By Marylene Delbourg-Delphis @mddelphis
Because of more frequent trips to France, I happen to read more books written in French… I just posted a comment on Allons enfants de l’Internet on Amazon.fr, by Christophe Ginisty, the co-founder of Rumeur Publique, a PR agency and of Internet sans frontières (“Internet without Borders).
The title of the book is coined after the French national anthem “Allons enfants de la patrie” (“Arise, children of the Fatherland’). Good title for the French market, as the song, initially the marching tune of a local regiment, was adopted instantly by the Parisian crowd who was to remove the King of France from his throne a few days later (August 1792). The message was local and became global. Today, any local message is global at the same time: a gunshot in Iran resounds throughout the world.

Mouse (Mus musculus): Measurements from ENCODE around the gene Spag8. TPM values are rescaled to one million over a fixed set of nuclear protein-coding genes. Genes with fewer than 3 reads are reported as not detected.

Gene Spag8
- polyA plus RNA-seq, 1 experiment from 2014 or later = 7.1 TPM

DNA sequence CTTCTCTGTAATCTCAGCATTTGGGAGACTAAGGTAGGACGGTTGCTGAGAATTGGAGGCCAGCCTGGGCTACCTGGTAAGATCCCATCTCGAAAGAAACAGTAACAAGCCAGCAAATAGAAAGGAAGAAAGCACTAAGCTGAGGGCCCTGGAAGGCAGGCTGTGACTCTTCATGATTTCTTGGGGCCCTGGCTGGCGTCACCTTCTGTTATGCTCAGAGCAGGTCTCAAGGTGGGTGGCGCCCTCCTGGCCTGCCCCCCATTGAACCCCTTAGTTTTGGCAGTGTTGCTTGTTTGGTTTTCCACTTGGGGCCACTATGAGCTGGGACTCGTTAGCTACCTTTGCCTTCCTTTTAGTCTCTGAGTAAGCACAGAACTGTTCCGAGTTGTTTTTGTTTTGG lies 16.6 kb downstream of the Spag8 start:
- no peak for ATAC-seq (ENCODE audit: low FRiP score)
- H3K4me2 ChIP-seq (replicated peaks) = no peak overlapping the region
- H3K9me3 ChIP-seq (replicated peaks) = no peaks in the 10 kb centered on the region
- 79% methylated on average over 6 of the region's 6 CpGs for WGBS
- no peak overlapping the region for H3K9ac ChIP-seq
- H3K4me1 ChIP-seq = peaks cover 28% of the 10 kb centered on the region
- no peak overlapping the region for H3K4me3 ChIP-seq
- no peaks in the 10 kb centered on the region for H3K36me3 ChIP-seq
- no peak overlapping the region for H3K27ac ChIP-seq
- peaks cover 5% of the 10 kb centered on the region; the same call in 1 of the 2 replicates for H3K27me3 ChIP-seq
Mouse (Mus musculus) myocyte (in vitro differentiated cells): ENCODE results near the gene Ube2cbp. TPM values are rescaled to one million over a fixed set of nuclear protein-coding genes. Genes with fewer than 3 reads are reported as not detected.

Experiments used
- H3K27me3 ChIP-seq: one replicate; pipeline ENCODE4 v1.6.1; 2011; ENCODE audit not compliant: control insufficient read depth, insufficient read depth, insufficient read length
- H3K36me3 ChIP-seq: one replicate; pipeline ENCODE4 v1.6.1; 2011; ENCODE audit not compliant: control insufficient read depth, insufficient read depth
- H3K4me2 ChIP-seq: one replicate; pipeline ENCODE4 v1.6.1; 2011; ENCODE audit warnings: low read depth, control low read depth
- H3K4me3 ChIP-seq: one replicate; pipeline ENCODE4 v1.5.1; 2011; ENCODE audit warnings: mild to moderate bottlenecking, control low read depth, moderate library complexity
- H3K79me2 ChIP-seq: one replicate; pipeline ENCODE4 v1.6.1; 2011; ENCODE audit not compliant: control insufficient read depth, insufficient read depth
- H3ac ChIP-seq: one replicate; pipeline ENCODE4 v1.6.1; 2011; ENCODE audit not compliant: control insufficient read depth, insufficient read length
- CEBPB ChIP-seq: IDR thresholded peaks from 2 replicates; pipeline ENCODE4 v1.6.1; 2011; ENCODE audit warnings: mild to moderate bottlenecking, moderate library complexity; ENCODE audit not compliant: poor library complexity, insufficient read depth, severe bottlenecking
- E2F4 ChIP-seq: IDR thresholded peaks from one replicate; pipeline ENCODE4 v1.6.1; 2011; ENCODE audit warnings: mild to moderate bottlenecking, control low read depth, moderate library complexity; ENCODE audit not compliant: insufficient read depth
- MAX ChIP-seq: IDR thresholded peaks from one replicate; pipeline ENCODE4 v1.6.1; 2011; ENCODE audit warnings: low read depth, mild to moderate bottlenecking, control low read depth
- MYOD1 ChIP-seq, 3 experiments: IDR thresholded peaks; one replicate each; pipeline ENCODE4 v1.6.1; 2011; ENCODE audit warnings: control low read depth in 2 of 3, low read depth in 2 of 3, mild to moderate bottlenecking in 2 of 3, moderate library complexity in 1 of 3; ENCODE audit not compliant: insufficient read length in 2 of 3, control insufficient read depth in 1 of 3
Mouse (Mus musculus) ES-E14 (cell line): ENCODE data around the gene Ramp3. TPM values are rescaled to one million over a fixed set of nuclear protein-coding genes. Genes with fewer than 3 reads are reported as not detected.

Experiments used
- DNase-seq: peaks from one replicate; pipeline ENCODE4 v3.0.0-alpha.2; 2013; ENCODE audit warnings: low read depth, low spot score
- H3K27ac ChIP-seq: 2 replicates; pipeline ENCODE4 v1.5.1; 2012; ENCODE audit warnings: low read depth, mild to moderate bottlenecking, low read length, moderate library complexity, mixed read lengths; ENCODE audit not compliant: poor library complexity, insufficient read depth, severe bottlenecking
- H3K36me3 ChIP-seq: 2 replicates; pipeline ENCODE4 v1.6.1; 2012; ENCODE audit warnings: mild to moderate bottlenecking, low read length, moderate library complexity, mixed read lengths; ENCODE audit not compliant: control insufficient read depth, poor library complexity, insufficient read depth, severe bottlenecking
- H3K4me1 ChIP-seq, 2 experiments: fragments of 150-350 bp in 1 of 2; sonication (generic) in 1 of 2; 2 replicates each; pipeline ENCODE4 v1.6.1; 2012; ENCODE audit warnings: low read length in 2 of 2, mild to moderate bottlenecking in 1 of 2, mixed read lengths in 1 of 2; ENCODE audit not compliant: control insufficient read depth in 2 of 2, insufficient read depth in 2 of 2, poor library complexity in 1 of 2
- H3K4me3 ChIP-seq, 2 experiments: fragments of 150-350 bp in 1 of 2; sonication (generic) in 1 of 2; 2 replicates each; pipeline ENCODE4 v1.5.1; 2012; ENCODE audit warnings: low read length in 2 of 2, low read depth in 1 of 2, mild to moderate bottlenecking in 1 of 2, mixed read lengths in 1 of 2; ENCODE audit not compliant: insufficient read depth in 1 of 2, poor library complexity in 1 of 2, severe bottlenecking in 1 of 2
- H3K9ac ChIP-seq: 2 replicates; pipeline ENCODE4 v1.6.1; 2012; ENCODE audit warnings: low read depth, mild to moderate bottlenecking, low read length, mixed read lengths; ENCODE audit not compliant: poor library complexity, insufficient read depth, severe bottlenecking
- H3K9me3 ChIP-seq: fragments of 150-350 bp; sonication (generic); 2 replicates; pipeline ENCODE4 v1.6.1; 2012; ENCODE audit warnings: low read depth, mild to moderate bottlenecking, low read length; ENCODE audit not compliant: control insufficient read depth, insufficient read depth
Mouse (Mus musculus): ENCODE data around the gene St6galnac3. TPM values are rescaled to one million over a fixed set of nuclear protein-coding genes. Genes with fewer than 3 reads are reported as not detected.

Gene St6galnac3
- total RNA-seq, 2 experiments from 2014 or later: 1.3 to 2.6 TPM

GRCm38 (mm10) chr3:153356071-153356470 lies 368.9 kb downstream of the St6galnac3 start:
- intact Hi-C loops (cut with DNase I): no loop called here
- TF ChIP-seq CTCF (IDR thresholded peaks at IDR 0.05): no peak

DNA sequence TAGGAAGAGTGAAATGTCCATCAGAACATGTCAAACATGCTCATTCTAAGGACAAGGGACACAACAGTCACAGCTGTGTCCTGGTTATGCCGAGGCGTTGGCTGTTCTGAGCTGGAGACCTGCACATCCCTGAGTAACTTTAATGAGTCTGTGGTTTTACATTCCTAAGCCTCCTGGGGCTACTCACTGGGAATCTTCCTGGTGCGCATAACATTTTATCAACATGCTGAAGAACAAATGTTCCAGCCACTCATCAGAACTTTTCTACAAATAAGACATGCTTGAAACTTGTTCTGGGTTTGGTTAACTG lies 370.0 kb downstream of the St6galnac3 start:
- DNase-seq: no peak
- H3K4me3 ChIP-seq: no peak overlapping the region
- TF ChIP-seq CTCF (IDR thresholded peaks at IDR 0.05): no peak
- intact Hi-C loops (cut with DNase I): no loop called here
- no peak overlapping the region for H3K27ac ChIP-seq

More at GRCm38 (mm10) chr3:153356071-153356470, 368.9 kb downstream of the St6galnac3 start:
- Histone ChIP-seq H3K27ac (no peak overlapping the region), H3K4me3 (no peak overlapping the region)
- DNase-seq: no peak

This book is a relevant analysis of the impact of Internet for politicians: The Web is not “virtual society.” It is the space where the people of the real world live and express themselves. As a result, Christophe Ginisty invites elected representatives in Occidental democracies to start to better represent people by listening to them more carefully – and not try to play their political game as usual. While the Internet has helped elect various leaders in the recent years, the premium given to early political adopters is quickly disappearing, and the Internet society – the actual civil society – will demand that they are accountable.
Detailed comment in French.
Book also available from the site of the publisher, Diateino.